The marlin is a fish that has more to it to it than any other could possibly have. It is not just a big fish but also one with a true fighting spirit. Equally balanced with a successful fisherman and locked in a long battle. It is also a creature to which Santiago offers the same qualities that he possesses, admires, and hopes to pass on. It has the dignity of the soul, greatness in life, loyalty to one’s identity and ways, endurance, and beauty. Since Santiago and Marilyn get locked in a battle for three days, they develop a close relationship. Santiago first takes pity on the fish, praises it because he does not want to kill such a precious creature, then empathizes, and recognizes it. He recognizes that just as a marlin was born to be a fish, so was he born to be a fisherman.

He comes to the realization that he needs to kill it in order to survive, and restore his dignity. They are brothers in the strange circumstances brought upon them by nature, trapped in the natural cycle of hunting. Marlin’s death represents Santiago’s greatest victory and the promise of all the confusion he desperately hopes to redeem his individual existence with. Yet, like Marlin, Santiago must lose and suffer. After being attacked by the Mako shark, Santiago eats marlin to maintain his body, and completes the natural cycle in which the great creature transfers itself to Santiago. Not only are all creatures hunters and prey, but they also nurture each other. Marlin’s brave and relentless struggle in order to save its life becomes Santiago’s bravery, which is inevitable in Santiago’s struggle to save the marlin from the predators.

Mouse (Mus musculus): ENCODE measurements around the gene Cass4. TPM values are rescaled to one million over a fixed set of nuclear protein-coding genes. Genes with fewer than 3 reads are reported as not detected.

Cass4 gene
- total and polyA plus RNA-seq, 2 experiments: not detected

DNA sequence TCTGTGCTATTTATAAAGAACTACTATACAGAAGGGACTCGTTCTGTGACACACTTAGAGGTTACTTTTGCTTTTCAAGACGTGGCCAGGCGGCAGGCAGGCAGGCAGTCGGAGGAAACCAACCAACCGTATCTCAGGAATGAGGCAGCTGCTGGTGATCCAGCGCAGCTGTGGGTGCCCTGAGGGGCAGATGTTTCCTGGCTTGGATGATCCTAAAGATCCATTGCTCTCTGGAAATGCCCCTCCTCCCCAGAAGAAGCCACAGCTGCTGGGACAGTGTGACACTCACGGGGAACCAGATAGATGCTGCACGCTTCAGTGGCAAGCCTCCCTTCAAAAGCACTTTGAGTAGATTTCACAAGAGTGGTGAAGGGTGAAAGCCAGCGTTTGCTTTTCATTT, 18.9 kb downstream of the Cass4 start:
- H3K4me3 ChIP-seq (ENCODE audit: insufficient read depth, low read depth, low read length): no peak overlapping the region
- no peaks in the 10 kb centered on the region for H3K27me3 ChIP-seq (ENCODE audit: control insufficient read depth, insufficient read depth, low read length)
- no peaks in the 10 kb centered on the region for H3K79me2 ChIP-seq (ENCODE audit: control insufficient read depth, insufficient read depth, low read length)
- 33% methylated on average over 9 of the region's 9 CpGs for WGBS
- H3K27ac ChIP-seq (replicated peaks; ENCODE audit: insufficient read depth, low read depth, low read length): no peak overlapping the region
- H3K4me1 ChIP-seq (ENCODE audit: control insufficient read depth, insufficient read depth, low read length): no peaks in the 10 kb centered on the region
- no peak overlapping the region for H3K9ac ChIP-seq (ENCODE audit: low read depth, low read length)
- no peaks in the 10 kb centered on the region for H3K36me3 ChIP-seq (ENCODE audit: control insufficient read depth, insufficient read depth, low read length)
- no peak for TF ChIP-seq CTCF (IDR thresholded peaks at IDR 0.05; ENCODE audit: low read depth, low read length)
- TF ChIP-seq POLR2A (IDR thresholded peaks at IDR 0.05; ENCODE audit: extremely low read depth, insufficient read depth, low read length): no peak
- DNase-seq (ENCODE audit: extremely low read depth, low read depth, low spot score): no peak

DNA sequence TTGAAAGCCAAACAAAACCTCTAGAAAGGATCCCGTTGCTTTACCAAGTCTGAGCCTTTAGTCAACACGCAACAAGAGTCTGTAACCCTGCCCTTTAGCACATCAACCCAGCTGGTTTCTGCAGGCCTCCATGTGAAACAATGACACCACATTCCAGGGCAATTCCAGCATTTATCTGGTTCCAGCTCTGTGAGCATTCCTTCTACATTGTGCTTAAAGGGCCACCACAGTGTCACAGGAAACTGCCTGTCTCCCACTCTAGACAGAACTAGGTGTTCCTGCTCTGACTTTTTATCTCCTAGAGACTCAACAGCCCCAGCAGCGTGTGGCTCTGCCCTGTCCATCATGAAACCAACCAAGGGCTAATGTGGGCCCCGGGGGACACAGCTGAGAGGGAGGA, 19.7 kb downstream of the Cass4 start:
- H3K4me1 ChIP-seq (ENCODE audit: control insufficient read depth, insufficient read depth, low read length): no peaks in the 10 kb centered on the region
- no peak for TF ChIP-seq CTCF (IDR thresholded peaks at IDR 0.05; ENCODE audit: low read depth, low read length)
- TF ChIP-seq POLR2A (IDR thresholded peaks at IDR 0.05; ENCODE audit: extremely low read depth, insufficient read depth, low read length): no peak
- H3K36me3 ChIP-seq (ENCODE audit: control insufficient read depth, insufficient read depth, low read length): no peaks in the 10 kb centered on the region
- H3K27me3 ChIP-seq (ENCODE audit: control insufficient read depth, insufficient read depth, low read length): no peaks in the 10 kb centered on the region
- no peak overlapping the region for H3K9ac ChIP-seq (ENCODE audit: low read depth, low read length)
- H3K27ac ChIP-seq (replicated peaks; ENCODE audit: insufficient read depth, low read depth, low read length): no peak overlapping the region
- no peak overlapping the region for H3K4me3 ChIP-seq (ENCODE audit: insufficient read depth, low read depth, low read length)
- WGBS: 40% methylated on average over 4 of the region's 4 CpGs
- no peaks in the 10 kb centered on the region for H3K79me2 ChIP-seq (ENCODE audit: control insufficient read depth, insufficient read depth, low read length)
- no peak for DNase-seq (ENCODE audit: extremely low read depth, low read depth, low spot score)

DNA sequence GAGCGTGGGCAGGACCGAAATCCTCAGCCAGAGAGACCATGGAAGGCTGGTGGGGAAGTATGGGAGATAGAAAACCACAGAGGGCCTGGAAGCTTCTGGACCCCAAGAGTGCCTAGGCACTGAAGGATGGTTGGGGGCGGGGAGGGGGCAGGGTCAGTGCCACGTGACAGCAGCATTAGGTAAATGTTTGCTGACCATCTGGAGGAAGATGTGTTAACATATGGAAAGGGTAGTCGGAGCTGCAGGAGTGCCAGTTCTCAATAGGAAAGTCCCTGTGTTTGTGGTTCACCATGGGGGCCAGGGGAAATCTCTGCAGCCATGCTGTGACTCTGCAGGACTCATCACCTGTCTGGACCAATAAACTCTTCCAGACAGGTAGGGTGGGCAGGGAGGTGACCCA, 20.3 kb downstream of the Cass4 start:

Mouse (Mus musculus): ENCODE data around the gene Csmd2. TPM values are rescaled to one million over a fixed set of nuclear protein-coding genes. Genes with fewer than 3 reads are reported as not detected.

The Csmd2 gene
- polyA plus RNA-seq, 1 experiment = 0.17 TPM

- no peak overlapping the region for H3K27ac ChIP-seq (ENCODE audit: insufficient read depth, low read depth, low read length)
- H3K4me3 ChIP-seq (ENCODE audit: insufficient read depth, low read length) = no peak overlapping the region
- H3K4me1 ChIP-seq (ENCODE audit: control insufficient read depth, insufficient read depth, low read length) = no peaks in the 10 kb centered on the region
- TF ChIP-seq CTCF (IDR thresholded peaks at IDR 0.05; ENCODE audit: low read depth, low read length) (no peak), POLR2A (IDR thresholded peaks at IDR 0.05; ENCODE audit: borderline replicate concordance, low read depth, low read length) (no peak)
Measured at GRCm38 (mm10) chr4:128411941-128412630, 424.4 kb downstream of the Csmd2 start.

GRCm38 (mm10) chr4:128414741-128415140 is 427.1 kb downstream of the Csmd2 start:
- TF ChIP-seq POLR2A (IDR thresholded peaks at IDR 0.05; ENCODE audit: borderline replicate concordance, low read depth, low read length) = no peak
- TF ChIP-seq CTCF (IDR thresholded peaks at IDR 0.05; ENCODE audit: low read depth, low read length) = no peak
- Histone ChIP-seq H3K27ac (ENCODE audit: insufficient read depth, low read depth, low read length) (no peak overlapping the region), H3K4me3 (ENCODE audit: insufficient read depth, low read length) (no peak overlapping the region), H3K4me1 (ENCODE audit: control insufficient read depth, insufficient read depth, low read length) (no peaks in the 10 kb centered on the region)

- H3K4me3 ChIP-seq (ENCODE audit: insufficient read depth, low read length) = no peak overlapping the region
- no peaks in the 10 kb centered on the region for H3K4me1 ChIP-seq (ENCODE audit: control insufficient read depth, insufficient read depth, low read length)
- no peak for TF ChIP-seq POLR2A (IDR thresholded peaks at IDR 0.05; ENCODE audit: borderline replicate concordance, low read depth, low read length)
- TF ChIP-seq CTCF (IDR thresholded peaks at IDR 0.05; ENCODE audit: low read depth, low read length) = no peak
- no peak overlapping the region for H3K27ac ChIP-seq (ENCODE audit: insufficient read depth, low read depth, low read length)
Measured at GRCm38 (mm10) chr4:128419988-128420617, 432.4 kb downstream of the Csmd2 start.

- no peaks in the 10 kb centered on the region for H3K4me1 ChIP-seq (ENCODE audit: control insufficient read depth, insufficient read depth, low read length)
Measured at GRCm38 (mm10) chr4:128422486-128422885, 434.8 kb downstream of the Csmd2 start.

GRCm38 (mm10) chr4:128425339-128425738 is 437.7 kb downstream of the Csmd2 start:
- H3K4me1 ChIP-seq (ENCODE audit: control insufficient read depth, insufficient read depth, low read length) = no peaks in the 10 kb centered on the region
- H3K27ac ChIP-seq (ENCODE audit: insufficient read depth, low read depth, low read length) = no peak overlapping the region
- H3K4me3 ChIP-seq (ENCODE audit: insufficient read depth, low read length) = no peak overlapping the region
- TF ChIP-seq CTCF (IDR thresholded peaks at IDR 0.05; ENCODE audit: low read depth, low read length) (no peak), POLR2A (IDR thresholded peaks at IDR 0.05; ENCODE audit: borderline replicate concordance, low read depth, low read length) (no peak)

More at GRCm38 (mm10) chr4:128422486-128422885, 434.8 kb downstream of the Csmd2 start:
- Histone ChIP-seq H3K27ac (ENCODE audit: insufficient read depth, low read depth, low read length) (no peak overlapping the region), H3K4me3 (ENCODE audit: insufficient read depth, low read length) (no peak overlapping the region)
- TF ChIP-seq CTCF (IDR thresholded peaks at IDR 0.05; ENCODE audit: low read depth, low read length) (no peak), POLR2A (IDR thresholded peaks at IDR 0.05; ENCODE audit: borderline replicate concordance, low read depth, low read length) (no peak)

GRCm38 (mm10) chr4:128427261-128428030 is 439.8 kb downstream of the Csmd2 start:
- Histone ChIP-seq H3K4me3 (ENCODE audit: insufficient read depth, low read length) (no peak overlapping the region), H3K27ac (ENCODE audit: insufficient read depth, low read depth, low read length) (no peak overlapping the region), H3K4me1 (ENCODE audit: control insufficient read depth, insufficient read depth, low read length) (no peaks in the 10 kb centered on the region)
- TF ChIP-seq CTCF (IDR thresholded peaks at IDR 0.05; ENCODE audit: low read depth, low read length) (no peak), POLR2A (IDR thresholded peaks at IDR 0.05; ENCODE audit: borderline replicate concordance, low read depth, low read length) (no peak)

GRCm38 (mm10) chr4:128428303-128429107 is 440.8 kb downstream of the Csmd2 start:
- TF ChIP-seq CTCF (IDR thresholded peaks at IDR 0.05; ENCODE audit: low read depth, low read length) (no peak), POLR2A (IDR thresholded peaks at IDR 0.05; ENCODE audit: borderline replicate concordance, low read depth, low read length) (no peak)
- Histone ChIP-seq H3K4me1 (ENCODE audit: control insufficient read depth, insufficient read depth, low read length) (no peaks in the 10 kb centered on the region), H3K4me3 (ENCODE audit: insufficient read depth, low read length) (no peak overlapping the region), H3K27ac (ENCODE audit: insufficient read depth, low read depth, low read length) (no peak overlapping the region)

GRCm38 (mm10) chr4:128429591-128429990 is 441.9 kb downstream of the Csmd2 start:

The Scavenger sharks snatch all the material value from the marlin’s body, leaving only its skeleton for Santiago. Nevertheless, before the skeleton washes away with the flow of tide and turns to garbage, it becomes a quiet witness to Santiago’s greatness. It becomes a vehicle for internal moral values, through which he wants to give meaning and dignity to his existence. The fisherman who gets the privilege to measure marlin’s skeleton reports that it the fish is 18 feet long. It is a clear evidence of the largest fish the villagers have ever known of coming out of the bay. And when Manolin accepts the spear of marlin, he accepts everything Santiago wants to give him in his life.

Character Analysis of Manolin  : A Young Boy

Manolin is a young boy who goes fishing with Santiago. Since he is not able to catch any fish, his parents put Manolin with another fisherman. The bond that the two share is still strong, despite the circumstances. Manolin prepares food for Santiago, helps him with his tools. Santiago tells stories of his adventures to Manolin and they always mesmerize him. Manolin deeply cares for Santiago and tries to follow his teachings. Santiago feels that Manolin is his last true relationship that has feelings and depth in it. He takes him as his own replacement after death in the human cycle. That is the reason why Santiago wants to teach his skills, talent, and vision to Manolin, so the young boy can carry on his legacy.

Through the whole novel, Manolin has expressed his trust on Santiago more than three times. At last, when he accepts the spear of Marlin, it shows that Manolin has trust in Santiago’s skills. It is also a sign that he will carry on his legacy and whatever he wants to teach him.